That experience left me awestruck. One, because I seldom get to tell a non-muslim about my faith (which is a shame for someone who declared herself as being a daie) and two, because it wasn't just a compliment by a man (which is still unusual in Britain) but a non-muslim man. I mean, it's normal for us here to receive compliments from non-muslim women (mainly because it's a fashion and they don't usually know how this hijab fashion works so to see a Muslim working it, is something) but from men, no. And believe me, this wasn't the kind of questions that guys throw to pick up a woman or being flirtatious. It was completely honest (at least as how I see it) and he seemed so keen to know that I told him as much as I can tell in the little time I had.

I was wearing this hijab from Amsons, Birmingham.
Bought it for the one time we joined a nasheed competition.
(This maxi dress is from Poplook, Malaysia)
This encounter reminds me of the kind of encounter that Idris Tawfiq had on his holiday in Egypt when he wasn't a muslim. He told us in his talk at our university that there was this one boy on the street who constantly greeted him with "Assalamualaikum". It wasn't much from the boy but it was Tawfiq's first encounter to Islam. Later on he commented that he doesn't know what happened to the boy and the boy - who should be a full-grown adult now - must've not known of what happened to him later on as well. But he said, as he's an Islamic speaker, all of what he said in his talks that touched people's hearts, all of the people who came to Islam by his means, these all started with the simple salaam from that random boy on that random street. Imagine the amount of reward Allah would've given to this boy, collected with the simple act that he did.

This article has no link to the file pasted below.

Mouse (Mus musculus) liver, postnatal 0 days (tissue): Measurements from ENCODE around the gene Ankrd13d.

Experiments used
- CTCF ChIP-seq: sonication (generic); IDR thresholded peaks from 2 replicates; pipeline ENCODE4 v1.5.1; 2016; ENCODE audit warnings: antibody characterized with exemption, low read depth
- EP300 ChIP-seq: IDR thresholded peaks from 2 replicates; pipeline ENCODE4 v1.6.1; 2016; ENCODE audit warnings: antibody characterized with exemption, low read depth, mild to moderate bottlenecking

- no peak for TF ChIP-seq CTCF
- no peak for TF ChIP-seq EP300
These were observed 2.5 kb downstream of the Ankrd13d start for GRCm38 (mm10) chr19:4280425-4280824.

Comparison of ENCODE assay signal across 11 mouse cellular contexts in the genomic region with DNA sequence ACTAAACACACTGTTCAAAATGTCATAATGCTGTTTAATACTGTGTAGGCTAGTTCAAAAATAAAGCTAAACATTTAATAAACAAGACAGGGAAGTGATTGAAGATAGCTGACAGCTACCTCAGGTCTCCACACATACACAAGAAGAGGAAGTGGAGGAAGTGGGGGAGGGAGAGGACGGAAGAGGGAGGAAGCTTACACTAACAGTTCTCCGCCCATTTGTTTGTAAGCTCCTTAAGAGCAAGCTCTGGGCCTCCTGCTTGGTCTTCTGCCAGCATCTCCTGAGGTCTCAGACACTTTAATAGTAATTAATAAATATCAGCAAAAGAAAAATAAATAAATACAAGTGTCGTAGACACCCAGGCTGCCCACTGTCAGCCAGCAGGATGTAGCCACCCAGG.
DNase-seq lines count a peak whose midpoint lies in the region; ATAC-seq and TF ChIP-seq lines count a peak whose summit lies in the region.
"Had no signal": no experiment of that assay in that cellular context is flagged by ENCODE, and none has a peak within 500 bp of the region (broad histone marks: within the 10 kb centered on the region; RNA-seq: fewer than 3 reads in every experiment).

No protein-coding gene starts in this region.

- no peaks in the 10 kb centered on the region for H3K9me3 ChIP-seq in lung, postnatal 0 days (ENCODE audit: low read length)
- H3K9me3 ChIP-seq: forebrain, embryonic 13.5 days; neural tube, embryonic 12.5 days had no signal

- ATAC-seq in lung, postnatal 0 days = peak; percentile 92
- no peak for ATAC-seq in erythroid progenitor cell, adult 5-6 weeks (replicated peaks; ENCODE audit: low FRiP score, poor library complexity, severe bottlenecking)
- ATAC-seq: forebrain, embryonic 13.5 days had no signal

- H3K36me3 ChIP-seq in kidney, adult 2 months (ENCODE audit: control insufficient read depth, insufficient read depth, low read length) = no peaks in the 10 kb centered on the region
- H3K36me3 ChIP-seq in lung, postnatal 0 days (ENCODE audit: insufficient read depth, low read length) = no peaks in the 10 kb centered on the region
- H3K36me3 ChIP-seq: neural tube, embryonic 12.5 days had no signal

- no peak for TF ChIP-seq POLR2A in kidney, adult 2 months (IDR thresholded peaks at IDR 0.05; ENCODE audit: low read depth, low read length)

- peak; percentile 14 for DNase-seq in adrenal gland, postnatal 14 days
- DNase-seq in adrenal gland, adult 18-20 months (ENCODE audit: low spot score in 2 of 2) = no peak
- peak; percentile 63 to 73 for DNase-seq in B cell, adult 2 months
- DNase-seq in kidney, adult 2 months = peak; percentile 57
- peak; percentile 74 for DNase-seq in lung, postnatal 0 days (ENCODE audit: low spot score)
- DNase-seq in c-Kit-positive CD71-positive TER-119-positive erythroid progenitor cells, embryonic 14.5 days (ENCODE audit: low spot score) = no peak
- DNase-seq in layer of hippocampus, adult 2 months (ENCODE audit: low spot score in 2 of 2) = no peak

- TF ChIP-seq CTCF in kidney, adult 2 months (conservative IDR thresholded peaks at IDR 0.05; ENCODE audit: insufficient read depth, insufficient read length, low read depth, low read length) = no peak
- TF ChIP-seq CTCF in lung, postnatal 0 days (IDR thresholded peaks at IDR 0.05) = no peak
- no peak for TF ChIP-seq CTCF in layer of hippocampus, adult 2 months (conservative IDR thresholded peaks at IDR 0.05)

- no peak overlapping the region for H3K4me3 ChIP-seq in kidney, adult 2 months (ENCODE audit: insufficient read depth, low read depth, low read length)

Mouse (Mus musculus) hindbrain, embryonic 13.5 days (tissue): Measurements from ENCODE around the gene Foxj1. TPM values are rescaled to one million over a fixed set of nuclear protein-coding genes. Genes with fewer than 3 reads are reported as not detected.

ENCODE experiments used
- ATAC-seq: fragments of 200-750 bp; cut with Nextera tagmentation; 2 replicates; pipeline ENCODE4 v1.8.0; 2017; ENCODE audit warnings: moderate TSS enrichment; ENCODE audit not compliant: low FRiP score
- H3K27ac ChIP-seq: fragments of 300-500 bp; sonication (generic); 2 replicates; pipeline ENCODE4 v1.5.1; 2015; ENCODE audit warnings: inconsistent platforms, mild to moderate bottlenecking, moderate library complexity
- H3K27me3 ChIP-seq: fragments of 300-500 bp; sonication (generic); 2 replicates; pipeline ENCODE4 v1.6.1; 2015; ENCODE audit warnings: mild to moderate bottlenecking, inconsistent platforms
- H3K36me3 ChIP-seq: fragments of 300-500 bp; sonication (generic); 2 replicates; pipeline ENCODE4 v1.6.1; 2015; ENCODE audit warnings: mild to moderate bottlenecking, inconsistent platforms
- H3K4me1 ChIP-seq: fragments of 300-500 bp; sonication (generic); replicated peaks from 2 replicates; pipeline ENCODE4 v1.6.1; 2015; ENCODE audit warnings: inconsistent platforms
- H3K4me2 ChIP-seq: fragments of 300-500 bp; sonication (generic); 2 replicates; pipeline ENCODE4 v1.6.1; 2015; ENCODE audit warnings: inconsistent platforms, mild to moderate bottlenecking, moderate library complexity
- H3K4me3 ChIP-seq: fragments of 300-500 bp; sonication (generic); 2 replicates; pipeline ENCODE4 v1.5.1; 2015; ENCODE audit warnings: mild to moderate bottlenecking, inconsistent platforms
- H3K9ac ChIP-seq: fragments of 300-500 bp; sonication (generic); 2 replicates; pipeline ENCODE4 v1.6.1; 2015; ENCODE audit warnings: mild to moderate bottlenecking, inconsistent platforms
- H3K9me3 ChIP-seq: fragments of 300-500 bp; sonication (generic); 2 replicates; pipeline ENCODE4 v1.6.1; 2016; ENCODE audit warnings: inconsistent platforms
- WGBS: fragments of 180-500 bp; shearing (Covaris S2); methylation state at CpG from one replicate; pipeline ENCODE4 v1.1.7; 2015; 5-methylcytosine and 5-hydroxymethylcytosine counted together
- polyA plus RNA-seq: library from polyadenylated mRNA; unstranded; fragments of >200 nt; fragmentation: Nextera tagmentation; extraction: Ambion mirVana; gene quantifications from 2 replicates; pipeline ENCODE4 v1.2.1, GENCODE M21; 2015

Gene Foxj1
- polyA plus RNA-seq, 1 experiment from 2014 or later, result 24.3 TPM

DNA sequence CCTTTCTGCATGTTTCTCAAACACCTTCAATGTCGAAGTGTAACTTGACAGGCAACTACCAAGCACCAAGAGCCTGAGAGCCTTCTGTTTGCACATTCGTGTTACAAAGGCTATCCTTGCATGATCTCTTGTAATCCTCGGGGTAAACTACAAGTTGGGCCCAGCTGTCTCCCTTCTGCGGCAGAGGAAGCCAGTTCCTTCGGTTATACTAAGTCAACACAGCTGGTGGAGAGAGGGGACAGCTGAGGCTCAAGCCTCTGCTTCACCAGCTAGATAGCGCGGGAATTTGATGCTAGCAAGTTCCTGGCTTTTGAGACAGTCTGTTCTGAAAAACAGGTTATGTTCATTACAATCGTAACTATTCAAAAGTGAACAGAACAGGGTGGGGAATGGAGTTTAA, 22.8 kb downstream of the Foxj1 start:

This story truly motivates me in being a good ambassador of Islam, spreading the goodness of Islam by any means. And being a hijabi is actually a given advantage because I can "preach" Islam to people effortlessly.

Indeed, Allah has chosen that boy. May we be amongst that He chooses as well :)

Wednesday, 15 July 2015

Scalding Heat

The other day I went to have iftar at a sister's house in London with a bunch of other sisters. My friends and I decided that we want to make murtabak, a type of Malaysian stuffed pancake (as how Wikipedia described it lol). After much considerations, we thought of making the fillings beforehand and cook them at that sister's house so we can save time and the murtabak can be eaten as fresh as possible.

Initially, everything went well. Well, quite. Londoners have a comparatively smaller house than non-Londoners hence the appliances that they fill up their house with are fairly limited. The sister didn't have a large pan for us to fry the ready-to-be-cooked murtabaks so we had to fry them one at a time. It took a while but we managed.